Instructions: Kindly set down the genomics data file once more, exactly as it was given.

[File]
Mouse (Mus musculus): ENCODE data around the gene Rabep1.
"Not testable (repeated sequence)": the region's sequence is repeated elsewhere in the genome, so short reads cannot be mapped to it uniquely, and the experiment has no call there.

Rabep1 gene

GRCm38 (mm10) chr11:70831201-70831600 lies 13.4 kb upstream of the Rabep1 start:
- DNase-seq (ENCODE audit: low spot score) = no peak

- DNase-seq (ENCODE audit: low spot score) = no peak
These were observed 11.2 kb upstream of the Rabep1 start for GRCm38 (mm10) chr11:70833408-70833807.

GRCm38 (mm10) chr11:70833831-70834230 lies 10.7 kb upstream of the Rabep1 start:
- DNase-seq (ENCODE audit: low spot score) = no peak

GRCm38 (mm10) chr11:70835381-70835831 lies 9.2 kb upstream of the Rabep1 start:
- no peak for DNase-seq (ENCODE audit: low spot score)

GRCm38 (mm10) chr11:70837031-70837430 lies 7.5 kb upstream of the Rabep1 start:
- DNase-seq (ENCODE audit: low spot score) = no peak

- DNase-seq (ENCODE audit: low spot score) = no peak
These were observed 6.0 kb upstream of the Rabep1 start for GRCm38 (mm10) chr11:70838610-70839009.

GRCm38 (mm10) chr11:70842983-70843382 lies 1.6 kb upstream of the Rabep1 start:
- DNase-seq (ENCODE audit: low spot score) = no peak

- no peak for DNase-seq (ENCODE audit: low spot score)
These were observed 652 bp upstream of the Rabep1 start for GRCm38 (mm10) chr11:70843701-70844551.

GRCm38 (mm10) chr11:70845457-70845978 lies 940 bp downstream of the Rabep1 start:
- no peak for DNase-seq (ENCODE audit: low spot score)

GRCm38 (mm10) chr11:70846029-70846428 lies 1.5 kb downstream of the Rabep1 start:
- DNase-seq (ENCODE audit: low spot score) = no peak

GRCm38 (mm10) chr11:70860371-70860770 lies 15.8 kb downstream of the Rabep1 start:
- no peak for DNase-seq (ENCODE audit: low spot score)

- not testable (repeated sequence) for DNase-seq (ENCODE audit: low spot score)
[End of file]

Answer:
Mouse (Mus musculus): ENCODE data around the gene Rabep1.
"Not testable (repeated sequence)": the region's sequence is repeated elsewhere in the genome, so short reads cannot be mapped to it uniquely, and the experiment has no call there.

Rabep1 gene

GRCm38 (mm10) chr11:70831201-70831600 lies 13.4 kb upstream of the Rabep1 start:
- DNase-seq (ENCODE audit: low spot score) = no peak

- DNase-seq (ENCODE audit: low spot score) = no peak
These were observed 11.2 kb upstream of the Rabep1 start for GRCm38 (mm10) chr11:70833408-70833807.

GRCm38 (mm10) chr11:70833831-70834230 lies 10.7 kb upstream of the Rabep1 start:
- DNase-seq (ENCODE audit: low spot score) = no peak

GRCm38 (mm10) chr11:70835381-70835831 lies 9.2 kb upstream of the Rabep1 start:
- no peak for DNase-seq (ENCODE audit: low spot score)

GRCm38 (mm10) chr11:70837031-70837430 lies 7.5 kb upstream of the Rabep1 start:
- DNase-seq (ENCODE audit: low spot score) = no peak

- DNase-seq (ENCODE audit: low spot score) = no peak
These were observed 6.0 kb upstream of the Rabep1 start for GRCm38 (mm10) chr11:70838610-70839009.

GRCm38 (mm10) chr11:70842983-70843382 lies 1.6 kb upstream of the Rabep1 start:
- DNase-seq (ENCODE audit: low spot score) = no peak

- no peak for DNase-seq (ENCODE audit: low spot score)
These were observed 652 bp upstream of the Rabep1 start for GRCm38 (mm10) chr11:70843701-70844551.

GRCm38 (mm10) chr11:70845457-70845978 lies 940 bp downstream of the Rabep1 start:
- no peak for DNase-seq (ENCODE audit: low spot score)

GRCm38 (mm10) chr11:70846029-70846428 lies 1.5 kb downstream of the Rabep1 start:
- DNase-seq (ENCODE audit: low spot score) = no peak

GRCm38 (mm10) chr11:70860371-70860770 lies 15.8 kb downstream of the Rabep1 start:
- no peak for DNase-seq (ENCODE audit: low spot score)

- not testable (repeated sequence) for DNase-seq (ENCODE audit: low spot score)